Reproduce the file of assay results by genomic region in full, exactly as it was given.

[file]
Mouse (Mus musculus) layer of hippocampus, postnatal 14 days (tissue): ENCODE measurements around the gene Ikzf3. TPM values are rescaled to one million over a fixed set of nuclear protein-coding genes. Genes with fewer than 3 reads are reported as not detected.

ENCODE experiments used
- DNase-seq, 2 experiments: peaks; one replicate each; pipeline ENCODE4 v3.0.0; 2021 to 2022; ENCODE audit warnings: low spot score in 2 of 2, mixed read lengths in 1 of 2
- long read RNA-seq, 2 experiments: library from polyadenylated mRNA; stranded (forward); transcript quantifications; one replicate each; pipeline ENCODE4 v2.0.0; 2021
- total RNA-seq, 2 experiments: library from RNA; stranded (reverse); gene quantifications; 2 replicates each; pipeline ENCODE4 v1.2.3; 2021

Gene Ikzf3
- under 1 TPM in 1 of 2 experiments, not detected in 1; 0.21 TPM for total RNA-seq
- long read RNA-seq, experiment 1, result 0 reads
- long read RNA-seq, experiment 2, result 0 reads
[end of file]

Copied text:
Mouse (Mus musculus) layer of hippocampus, postnatal 14 days (tissue): ENCODE measurements around the gene Ikzf3. TPM values are rescaled to one million over a fixed set of nuclear protein-coding genes. Genes with fewer than 3 reads are reported as not detected.

ENCODE experiments used
- DNase-seq, 2 experiments: peaks; one replicate each; pipeline ENCODE4 v3.0.0; 2021 to 2022; ENCODE audit warnings: low spot score in 2 of 2, mixed read lengths in 1 of 2
- long read RNA-seq, 2 experiments: library from polyadenylated mRNA; stranded (forward); transcript quantifications; one replicate each; pipeline ENCODE4 v2.0.0; 2021
- total RNA-seq, 2 experiments: library from RNA; stranded (reverse); gene quantifications; 2 replicates each; pipeline ENCODE4 v1.2.3; 2021

Gene Ikzf3
- under 1 TPM in 1 of 2 experiments, not detected in 1; 0.21 TPM for total RNA-seq
- long read RNA-seq, experiment 1, result 0 reads
- long read RNA-seq, experiment 2, result 0 reads